All murder mysteries follow a simple set of rules.
Grant McAllister, an author of crime fiction and professor of mathematics, once sat down and worked them all out.
But that was thirty years ago. Now he’s living a life of seclusion on a quiet Mediterranean island – until Julia Hart, a sharp, ambitious editor, knocks on his door. His early work is being republished and together the two of them must revisit those old stories.
An author, hiding from his past, and an editor, probing inside it.
But as she reads the stories, Julia is unsettled to realise that there are parts that don’t make sense. Intricate clues that seem to reference a real murder.
One that’s remained unsolved for thirty years . . .
If Julia wants answers, she must triumph in a battle of wits with a dangerously clever adversary.
But she must tread carefully: she knows there’s a mystery, but she doesn’t yet realise there’s already been a murder . . .
There is a huge buzz around this book at the moment and it’s certainly a well deserved one! Eight Detectives is a wonderfully unique and enjoyable book that is unlike anything I’ve read before whilst still being a brilliant homage to the crime novels of old. You will recognise the nods to the best crime writers of the past so if you are a fan of Christie, Highsmith etc then you are going to absolutely love this book.
The plot takes place on an island in the Mediterranean where editor Julia has gone to meet Grant McAllister, the man who says he worked out the mathematical pattern of all murder mysteries and has previously written a book containing all the elements needed to commit the perfect crime. The book is to be republished but as Julia goes through each individual story with Grant in preparation for this, something appears very out of place…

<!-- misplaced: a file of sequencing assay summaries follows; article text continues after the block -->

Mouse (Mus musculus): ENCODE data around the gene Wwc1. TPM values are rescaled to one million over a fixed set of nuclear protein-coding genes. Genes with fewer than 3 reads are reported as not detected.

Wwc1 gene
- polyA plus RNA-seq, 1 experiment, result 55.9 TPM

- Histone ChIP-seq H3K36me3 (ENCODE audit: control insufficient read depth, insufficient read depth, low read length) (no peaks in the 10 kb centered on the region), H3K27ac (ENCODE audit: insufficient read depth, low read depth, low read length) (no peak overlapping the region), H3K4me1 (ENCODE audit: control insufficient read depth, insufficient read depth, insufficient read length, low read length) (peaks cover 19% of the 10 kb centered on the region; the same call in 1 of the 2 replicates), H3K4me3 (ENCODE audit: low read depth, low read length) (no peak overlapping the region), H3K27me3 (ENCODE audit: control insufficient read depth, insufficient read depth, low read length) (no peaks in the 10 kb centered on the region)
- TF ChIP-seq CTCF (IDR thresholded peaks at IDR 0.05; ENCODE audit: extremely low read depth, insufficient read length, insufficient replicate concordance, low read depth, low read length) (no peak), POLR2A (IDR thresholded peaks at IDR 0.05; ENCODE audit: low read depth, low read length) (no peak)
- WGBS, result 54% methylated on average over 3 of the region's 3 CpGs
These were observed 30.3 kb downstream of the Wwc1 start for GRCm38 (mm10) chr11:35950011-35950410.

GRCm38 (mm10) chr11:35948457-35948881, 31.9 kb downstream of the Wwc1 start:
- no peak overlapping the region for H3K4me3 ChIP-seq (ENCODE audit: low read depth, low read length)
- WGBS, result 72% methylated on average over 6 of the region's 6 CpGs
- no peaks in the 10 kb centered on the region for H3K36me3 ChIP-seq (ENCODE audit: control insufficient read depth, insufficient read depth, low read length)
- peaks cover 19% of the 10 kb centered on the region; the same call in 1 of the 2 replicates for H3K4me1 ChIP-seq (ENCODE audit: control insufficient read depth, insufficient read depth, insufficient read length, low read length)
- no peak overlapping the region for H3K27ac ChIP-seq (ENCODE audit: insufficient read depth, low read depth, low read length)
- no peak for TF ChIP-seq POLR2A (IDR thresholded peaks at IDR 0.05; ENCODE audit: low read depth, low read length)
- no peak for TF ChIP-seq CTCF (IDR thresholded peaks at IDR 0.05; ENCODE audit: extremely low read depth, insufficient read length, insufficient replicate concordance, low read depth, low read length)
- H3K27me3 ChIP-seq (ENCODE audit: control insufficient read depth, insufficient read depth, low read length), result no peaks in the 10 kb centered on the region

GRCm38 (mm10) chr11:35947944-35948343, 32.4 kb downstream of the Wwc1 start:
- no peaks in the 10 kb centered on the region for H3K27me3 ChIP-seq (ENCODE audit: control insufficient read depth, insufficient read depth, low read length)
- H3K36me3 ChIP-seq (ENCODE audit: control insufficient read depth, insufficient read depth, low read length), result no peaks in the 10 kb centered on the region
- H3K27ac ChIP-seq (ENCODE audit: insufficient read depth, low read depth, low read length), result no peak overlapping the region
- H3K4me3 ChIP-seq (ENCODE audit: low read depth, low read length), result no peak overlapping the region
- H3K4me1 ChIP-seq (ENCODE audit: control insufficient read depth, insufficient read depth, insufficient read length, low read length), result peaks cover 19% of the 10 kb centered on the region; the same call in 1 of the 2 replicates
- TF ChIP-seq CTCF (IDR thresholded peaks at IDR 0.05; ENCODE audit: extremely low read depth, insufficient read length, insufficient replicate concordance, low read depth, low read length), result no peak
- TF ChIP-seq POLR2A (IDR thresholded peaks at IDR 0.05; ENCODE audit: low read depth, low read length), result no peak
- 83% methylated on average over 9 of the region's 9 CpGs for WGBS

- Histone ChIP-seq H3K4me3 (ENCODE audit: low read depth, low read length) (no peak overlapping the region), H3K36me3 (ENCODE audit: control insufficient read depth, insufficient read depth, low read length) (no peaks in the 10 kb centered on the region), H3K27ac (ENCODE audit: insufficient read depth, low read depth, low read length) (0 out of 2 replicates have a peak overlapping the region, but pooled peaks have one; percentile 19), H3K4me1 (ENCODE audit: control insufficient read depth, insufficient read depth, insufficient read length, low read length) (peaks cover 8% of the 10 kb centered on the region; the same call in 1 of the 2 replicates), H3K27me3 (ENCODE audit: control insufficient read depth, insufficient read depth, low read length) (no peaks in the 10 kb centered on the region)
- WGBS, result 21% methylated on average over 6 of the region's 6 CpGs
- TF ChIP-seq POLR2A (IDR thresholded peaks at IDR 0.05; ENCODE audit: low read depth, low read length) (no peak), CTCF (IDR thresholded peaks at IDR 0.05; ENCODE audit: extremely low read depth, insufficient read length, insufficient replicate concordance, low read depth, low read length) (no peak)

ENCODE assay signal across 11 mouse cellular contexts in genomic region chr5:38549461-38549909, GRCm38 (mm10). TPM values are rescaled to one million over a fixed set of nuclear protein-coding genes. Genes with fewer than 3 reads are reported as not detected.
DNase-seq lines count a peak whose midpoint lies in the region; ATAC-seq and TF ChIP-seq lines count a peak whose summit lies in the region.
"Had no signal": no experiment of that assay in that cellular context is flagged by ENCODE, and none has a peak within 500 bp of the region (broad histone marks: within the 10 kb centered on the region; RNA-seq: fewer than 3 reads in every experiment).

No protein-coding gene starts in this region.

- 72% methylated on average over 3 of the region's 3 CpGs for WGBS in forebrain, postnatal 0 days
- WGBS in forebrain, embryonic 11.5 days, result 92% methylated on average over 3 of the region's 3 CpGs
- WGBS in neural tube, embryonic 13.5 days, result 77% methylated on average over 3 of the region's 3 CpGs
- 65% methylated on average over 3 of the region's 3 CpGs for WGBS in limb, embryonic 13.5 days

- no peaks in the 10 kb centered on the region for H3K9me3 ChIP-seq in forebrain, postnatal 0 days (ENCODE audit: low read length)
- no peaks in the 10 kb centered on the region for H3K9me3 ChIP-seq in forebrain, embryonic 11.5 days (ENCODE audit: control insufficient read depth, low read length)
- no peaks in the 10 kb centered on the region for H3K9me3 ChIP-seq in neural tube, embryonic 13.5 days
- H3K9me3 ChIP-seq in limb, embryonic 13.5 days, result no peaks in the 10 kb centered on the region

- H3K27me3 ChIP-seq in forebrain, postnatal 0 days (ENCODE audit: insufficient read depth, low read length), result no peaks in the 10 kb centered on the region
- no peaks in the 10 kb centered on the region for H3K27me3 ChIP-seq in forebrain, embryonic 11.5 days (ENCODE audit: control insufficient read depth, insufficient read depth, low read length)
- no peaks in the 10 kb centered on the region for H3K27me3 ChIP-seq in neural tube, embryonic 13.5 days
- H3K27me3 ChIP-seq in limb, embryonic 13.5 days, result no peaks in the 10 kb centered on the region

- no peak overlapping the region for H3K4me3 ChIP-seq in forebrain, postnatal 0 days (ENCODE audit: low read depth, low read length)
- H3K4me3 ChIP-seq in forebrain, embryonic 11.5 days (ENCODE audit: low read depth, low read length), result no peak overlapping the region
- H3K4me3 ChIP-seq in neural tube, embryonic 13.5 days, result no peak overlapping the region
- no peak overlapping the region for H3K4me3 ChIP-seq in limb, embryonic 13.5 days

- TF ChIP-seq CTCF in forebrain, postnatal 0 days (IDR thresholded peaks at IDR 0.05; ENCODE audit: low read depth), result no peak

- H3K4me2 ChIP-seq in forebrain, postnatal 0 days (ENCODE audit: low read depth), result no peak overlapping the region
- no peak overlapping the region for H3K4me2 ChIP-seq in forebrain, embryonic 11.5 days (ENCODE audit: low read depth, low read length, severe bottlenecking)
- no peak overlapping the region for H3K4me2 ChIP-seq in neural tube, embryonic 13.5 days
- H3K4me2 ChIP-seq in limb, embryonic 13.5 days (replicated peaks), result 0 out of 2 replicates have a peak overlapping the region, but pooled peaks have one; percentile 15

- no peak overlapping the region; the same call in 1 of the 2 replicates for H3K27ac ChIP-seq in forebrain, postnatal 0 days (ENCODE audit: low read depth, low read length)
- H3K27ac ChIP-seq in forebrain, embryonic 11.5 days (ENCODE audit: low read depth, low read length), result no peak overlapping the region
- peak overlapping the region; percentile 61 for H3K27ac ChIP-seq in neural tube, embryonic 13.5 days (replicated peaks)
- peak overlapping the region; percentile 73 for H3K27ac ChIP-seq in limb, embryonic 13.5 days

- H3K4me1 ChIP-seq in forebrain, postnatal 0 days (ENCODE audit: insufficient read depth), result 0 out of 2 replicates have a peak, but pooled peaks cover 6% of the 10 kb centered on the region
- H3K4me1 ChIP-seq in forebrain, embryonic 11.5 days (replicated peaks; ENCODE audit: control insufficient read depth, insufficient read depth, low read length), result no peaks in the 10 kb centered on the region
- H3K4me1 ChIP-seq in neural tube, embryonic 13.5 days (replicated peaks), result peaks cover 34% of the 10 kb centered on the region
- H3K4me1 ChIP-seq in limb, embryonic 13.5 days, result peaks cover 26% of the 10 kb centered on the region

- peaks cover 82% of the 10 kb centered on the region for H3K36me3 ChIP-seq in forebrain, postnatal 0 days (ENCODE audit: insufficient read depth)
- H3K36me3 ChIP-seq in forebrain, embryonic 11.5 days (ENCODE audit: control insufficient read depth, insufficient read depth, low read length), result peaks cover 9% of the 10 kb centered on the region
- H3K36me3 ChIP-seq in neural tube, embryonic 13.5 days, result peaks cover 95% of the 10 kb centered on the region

I thoroughly enjoyed the different short stories that Julia was reading through with Grant, whilst all the while wondering how they were connected and why. This is such a clever concept for a book and I bow down to the genius of Alex Pavesi who has managed to deliver his idea perfectly with a stylish narrative and intriguing storyline. I was looking for clues throughout but really I should have just sat back and enjoyed the journey as the finish line was an absolute joy to reach. That was when everything came together and I had to give a little excited round of applause to say “Bravo!” I had that same feeling I had at the end of my first experience of The Mousetrap at the theatre-thrilled to see how everything had come together but with an added smug satisfaction that now I knew the secrets that others were still to uncover.
Eight Detectives is a gripping tale of love, loss and murder. I loved it’s originality and it’s theatrical confidence whilst still maintaining its conventional roots. Definitely one of the books of 2020.
Alex Pavesi lives in London, where he writes full time. He previously worked as a software engineer and before that studied mathematics to PhD level, during which time he worked as a part-time bookseller. Eight Detectives is his first novel.